Kareem Hunt went from the Kansas City Chiefs’ practice field to looking for a job in about six hours, a spectacular fall for the NFL’s reigning rushing champion.
The Pro Bowl running back had been preparing for a game at Oakland when, unbeknownst to him, a months-old video surfaced online. The footage from a Cleveland hotel security camera showed Hunt shoving and kicking a woman, with police ultimately responding. No charges were filed.
The Chiefs immediately sent Hunt home as the video from TMZ ripped across social media. An organization that prides itself on providing second chances said in a statement late Friday it had released the 23-year-old star.
The question now for both the Chiefs and Hunt is simple: What’s next?
The Chiefs (9-2) are barreling toward the No. 1 seed in the playoffs, and the loss of their leading rusher is substantial. Hunt already had run for more than 800 yards and had 14 total touchdowns, helping Kansas City form one of the league’s most dynamic offenses.
His ability to churn out yards on the ground helped the Chiefs put away several games. His ability to catch passes out of the backfield had been just as useful.
Yet the falloff to Spencer Ware isn’t that significant.
The Chiefs’ backup was the unquestioned starter heading into last season, even after the team made Hunt their third-round pick. It wasn’t until Ware — whose skill set closely mirrors that of Hunt — went down with a season-ending knee injury in the preseason that the rookie took over.
“There was a question whether he would be able to come back from that injury. It was a pretty tough injury to come back from,” Chiefs coach Andy Reid said recently. “The last couple weeks he has played good football. You can see where he is more confident each week here.”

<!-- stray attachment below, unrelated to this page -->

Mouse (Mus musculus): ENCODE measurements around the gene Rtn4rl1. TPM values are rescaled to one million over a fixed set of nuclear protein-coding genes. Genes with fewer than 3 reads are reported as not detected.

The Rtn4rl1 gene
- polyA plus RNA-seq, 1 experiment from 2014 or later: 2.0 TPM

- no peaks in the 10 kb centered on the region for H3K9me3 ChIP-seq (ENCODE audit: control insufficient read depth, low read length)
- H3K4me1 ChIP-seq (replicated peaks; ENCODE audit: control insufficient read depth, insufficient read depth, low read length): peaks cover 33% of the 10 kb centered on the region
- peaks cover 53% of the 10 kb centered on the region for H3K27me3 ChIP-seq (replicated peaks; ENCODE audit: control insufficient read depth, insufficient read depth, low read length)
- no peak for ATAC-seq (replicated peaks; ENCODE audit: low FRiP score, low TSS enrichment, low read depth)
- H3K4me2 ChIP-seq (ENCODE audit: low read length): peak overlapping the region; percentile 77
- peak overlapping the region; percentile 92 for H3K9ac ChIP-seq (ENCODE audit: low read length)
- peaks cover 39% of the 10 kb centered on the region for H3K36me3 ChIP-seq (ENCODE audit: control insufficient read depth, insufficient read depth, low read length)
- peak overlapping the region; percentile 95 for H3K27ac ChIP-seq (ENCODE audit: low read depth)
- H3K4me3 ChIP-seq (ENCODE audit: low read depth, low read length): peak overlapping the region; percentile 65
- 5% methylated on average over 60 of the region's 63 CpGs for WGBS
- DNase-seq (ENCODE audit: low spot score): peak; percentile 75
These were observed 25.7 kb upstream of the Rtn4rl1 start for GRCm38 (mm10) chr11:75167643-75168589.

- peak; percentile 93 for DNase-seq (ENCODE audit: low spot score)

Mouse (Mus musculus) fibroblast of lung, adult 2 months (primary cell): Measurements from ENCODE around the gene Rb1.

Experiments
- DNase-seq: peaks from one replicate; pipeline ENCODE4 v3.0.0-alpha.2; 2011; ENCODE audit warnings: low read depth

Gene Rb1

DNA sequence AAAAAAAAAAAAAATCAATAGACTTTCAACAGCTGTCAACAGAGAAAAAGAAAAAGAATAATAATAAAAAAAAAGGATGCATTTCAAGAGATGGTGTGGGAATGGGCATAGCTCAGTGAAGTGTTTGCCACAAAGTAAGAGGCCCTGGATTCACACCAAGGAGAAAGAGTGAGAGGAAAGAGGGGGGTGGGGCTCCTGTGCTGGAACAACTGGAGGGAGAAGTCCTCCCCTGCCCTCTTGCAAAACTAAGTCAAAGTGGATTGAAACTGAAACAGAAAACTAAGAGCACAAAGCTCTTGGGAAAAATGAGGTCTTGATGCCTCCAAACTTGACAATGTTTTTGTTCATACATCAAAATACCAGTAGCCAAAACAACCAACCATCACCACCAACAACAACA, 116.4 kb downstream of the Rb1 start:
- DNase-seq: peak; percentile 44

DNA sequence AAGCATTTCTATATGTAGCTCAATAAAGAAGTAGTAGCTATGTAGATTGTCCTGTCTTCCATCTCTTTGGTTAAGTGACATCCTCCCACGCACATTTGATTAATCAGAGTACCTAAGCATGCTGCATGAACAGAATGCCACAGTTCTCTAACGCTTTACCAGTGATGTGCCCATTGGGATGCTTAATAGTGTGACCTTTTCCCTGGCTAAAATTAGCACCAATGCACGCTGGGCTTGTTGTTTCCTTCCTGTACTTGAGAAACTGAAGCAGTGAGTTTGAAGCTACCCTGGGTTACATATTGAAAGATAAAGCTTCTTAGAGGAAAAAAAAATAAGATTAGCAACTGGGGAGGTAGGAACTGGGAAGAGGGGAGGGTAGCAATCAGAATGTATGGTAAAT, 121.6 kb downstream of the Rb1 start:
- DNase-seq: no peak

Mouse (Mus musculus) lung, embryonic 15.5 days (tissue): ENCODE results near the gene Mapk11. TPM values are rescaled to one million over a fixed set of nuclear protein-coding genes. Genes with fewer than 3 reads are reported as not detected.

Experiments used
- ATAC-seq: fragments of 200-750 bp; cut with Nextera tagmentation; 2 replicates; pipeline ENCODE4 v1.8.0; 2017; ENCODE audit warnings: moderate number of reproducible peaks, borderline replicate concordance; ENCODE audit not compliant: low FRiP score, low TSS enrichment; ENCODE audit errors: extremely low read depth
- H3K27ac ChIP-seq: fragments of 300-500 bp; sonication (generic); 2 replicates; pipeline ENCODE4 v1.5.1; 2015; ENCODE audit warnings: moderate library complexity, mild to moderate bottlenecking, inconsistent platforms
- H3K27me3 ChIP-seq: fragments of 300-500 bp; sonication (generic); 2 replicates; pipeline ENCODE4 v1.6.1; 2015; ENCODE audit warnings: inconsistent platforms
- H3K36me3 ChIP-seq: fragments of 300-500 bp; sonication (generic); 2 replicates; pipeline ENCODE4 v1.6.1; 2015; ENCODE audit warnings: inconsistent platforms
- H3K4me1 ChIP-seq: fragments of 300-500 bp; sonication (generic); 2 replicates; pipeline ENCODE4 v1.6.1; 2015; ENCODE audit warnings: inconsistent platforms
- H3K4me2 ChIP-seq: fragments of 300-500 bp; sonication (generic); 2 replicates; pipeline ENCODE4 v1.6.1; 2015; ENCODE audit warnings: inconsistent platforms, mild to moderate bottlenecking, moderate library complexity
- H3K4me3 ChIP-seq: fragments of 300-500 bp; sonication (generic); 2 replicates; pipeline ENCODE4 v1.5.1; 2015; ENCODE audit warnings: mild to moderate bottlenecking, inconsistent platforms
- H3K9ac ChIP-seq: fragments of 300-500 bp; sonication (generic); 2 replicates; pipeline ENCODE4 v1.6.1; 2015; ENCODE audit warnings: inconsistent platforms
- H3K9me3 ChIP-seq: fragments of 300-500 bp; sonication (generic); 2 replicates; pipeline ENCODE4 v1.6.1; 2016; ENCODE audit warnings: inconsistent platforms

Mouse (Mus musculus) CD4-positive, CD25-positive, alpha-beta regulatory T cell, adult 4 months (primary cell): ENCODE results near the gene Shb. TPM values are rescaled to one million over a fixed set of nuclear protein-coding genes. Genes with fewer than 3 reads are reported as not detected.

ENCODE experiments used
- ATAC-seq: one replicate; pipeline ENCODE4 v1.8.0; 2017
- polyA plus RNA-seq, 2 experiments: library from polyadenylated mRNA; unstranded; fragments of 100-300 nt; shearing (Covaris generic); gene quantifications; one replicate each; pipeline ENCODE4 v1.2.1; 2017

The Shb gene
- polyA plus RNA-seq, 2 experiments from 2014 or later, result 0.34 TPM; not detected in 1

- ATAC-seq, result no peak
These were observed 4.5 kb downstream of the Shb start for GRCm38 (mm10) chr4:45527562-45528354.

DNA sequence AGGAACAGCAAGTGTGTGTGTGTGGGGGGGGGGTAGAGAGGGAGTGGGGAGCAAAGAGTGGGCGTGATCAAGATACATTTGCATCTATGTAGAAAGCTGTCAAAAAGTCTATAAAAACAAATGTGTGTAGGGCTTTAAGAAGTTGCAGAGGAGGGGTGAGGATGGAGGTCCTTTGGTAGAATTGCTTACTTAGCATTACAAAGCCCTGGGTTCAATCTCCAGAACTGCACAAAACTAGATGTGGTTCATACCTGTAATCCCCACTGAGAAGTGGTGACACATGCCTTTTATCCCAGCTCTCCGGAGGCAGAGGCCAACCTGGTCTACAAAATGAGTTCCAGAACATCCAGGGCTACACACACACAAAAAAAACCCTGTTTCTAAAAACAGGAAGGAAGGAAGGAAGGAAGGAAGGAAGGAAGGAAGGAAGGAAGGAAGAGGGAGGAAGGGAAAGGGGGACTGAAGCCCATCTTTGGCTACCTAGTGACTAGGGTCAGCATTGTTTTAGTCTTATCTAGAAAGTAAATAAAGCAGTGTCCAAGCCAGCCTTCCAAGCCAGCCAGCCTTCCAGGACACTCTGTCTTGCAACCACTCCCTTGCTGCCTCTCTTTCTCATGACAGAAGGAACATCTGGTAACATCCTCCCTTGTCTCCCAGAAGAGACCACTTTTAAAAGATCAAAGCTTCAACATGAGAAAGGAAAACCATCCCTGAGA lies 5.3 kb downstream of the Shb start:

The Chiefs are also confident in backups Damien Williams and Darrel Williams. And with a soft schedule down the stretch, including two games against the Raiders, there is plenty of time for their offense to adjust to life without Hunt in the backfield.
So that is what’s next for the Chiefs. What happens to Hunt?
The Chiefs and the NFL knew what happened in February in Cleveland, and the organization spoke to Hunt on several occasions before handling discipline internally. But neither the team nor the league had seen the video before it became public Friday.
The NFL made multiple attempts to obtain it, a person familiar with the case told The Associated Press, speaking on condition of anonymity because of the ongoing investigation. The hotel informed the league that corporate policy allowed the video to be given only to law enforcement.
The NFL then contacted Cleveland police, the person said. Police declined to provide the video. Police and hotel officials have not commented.
In its grainy and graphic footage, the video changed everything, proving what Hunt had told the Chiefs was not the case. The team said he “was not truthful in those discussions.”
The matter brought immediate comparisons to the video of Ravens running back Ray Rice punching a woman in an elevator, which ultimately led to a long legal saga that ended with him never playing in the NFL again.
The big difference between Rice and Hunt, though, is this: Rice was on the downward side of his career while Hunt was on the ascension.
Hunt remains on the commissioner’s exempt list, which means he can’t play or attend games while the NFL investigates. But as was the case when the Redskins signed linebacker Reuben Foster, who had been cut last week after he was arrested on suspicion of domestic violence, the list does not prevent another team from taking a chance on a potential superstar.
The Redskins faced harsh public criticism, and there will no doubt be a similar uproar if a team signs Hunt. But balancing that against the benefits of a young star in his prime is a delicate decision for team executives.
Hunt issued a brief apology late Friday, a small first step toward getting another chance. But as the Chiefs get ready to play Sunday in Oakland, Hunt will be watching on television.
There are many more steps before Hunt takes the field.
If it ever happens again.
Source: The Associated Press